Much valuable information exists in local government documents, in limited distribution reports, in closely-held datasets, and in other elusive sources. Changing issues can make old and rare documents suddenly important. To restore a wetlands to an earlier state, for example, requires information about that earlier state. Identifying and locating such documents has in the past been extremely difficult. A centralized digital repository, however, that provides searching and retrieval, makes those documents suddenly accessible.
A related issue is the identification of the holders of and experts on a wide range of information. Using a statistical dataset appropriately requires a comprehensive understanding of the data. Often this can only be gained by talking with the person responsible for the dataset.
Analyzing data: The Digital Environmental Library contains statistical datasets. Raw data is of limited use. It needs to be analyzed and presented, often visually. Some users, for example, would like to be able to animate complex time-series data. The relationship between the digital library and associated analytical tools raises questions about whether common analyses can be identified, and/or the analytical tools made easy enough to use.
Disseminating, publishing, and re-using information: With digital information, the lines between information use and production becomes blurred. Many government agencies are mandated to make information publicly available. This task is often burdensome, and agencies look to the digital library to help. This task also sometimes generates revenues, which agencies wish to preserve. And, in a politicized situation, public relations are critical.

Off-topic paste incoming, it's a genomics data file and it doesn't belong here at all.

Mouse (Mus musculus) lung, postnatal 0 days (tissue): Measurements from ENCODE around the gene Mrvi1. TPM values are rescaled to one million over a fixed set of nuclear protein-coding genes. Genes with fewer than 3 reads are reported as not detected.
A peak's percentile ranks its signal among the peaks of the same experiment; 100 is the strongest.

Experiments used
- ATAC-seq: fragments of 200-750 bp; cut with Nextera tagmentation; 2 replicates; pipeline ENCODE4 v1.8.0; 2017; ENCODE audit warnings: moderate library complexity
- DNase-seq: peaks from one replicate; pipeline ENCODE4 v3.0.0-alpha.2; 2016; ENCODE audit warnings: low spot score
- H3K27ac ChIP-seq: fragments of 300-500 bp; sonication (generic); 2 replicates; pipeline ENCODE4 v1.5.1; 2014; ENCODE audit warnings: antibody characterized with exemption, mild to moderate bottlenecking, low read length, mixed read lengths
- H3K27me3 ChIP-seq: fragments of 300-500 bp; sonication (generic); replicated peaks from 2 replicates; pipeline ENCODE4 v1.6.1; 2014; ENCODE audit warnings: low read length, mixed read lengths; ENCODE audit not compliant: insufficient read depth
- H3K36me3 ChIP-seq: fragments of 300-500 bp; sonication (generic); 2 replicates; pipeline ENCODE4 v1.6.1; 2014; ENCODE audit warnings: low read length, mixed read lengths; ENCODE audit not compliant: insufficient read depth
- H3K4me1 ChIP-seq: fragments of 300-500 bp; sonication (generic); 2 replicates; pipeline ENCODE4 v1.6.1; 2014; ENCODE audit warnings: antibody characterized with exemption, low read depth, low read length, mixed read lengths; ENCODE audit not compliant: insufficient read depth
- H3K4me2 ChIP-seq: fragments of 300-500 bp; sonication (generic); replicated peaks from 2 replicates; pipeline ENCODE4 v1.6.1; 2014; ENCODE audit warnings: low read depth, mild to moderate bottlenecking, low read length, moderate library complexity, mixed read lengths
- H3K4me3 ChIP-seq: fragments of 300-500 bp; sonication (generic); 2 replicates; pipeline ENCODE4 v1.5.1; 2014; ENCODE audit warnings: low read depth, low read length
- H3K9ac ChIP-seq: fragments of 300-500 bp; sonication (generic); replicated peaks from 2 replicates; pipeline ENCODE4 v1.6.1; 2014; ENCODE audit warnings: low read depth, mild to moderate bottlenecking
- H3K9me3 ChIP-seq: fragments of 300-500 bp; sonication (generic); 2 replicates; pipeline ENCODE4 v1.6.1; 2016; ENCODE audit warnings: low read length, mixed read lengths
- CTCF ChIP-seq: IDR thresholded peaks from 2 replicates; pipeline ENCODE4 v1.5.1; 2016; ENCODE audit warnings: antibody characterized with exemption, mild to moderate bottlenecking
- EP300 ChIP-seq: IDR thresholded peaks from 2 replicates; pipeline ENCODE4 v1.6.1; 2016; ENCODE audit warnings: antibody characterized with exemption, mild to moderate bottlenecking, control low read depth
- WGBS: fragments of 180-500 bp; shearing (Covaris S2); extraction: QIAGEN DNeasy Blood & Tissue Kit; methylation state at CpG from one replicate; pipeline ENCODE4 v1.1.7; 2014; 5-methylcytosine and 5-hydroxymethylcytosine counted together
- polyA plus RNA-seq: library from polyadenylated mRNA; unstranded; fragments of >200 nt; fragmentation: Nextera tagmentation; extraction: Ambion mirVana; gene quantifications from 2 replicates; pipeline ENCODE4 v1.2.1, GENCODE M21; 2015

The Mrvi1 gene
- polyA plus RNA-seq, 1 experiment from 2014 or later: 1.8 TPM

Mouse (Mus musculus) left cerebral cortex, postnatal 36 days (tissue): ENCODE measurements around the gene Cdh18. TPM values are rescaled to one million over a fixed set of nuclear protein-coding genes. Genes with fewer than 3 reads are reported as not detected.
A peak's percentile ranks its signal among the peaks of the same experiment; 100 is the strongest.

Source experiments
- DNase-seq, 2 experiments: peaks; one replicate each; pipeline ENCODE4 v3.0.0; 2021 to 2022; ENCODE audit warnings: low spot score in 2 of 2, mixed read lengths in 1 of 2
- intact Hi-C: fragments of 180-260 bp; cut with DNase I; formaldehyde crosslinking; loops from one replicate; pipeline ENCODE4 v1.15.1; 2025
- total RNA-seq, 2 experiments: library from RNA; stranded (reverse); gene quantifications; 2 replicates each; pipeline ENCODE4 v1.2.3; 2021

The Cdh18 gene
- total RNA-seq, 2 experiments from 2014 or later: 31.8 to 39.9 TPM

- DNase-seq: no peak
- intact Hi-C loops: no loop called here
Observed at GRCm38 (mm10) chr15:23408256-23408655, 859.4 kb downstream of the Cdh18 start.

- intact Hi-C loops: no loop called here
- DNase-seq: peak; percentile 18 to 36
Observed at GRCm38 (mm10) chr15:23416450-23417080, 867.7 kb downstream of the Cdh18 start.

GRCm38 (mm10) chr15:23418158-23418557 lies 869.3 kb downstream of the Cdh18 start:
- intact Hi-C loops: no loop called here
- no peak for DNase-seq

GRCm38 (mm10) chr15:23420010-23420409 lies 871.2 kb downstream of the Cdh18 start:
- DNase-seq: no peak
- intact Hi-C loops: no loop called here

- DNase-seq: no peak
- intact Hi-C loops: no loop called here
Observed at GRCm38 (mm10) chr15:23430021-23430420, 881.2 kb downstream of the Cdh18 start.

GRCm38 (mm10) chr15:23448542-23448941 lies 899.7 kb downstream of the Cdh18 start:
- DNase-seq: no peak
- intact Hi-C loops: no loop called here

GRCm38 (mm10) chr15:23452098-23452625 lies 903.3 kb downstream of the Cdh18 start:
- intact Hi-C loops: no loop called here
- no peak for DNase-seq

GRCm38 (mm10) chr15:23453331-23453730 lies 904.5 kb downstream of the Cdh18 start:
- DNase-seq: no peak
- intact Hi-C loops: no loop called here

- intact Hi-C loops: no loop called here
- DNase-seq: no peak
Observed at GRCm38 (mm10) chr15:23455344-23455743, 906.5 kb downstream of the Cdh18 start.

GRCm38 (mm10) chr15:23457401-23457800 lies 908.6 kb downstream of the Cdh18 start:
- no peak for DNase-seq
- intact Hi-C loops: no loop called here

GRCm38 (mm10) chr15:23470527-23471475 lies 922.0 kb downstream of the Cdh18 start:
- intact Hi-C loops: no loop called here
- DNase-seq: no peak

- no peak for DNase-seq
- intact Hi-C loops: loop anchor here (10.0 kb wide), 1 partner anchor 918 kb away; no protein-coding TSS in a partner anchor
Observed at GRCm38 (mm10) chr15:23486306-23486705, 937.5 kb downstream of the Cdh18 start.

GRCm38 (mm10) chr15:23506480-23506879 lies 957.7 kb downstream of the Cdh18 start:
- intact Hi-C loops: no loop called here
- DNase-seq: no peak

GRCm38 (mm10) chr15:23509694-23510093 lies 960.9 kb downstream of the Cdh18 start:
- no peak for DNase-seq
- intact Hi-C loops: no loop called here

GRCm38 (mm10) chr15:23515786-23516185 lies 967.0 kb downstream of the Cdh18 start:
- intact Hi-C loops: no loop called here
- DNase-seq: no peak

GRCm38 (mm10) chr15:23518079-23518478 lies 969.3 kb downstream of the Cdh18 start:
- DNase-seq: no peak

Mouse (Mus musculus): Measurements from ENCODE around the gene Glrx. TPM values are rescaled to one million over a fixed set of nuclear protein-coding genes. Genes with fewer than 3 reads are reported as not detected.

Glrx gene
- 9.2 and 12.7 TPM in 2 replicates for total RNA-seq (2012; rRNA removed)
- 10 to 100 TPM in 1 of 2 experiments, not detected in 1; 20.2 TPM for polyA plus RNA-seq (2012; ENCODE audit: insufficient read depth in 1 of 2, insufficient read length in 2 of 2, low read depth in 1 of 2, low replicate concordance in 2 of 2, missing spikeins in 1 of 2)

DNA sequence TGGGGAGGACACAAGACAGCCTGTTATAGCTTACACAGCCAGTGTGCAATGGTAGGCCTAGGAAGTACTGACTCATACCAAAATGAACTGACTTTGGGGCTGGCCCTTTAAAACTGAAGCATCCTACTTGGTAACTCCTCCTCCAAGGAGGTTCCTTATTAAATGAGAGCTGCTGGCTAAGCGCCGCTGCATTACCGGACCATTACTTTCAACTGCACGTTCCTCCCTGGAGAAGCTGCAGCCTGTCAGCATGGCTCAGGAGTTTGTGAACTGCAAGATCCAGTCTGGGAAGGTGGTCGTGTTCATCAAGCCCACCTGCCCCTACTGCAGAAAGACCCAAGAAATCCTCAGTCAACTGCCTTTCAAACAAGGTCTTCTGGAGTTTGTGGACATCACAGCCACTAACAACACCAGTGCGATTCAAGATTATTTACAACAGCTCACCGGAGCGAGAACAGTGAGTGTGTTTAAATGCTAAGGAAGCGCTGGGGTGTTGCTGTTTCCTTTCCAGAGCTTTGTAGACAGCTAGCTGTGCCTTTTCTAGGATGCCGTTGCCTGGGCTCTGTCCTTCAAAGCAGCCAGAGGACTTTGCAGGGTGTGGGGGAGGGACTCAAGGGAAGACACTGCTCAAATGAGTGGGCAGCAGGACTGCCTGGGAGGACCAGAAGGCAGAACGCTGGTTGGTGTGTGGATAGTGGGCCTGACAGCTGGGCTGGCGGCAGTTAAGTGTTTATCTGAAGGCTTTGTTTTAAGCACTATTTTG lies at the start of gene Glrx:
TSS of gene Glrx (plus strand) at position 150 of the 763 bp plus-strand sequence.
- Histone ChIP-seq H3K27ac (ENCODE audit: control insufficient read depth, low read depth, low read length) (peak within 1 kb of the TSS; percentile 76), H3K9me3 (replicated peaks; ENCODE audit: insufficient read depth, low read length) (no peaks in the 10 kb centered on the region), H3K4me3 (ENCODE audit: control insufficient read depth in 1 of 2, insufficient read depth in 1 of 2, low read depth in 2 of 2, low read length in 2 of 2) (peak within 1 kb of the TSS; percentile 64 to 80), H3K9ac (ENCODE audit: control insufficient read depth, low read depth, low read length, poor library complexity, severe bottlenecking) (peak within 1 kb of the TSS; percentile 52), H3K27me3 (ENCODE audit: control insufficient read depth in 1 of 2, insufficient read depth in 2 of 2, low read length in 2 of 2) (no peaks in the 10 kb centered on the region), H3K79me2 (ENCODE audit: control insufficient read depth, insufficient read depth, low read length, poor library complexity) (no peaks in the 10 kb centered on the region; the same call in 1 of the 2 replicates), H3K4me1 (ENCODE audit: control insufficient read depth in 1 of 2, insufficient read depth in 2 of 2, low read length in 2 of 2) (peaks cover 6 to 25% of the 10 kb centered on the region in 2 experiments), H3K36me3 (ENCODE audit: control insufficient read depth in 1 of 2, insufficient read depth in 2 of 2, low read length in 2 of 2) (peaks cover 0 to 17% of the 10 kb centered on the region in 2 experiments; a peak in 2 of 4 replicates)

Users want information of many kinds in many formats to be easily captured for re-used: for reports, presentations, web pages, newsletters, pamphlets, CD-ROMs, and so on. Generally users express a strong desire to make information collection, analysis, and publication a single, seamless process. This is difficult, however, when dealing with the varieties of agencies, contractors, and technologies.
Governmental and nonprofit organizations are aware of how the distribution of their information via a digital library can affect their image. They are concerned that they project a professional image appropriate to a public agency.
We have also found complex social interactions around the dissemination of complex datasets such as monitoring data, which can be of varying quality and requires normalization and adjustment. Those responsible for the data have legitimate concerns about its understanding and appropriate use. The result is differing degrees of gatekeeping on the data. Some data keepers want people to have to ask for the data because it can then be handed over with caveats. Others make the data freely available but also make advisors readily accessible.
Technology Tools and Skills: Among potential users, we have found what we in a technology-intensive research setting would regard as low to moderate levels of technology in many of the units we have studied, often with slow telecommunications that make WWW access problematic. For organizations to adopting technology requires that they have incentive, resources, and technical support; for many the last is the critical missing factor. We have also found, that the public is rapidly gaining access to the WWW. The rate at which organizations can be expected to change is debatable.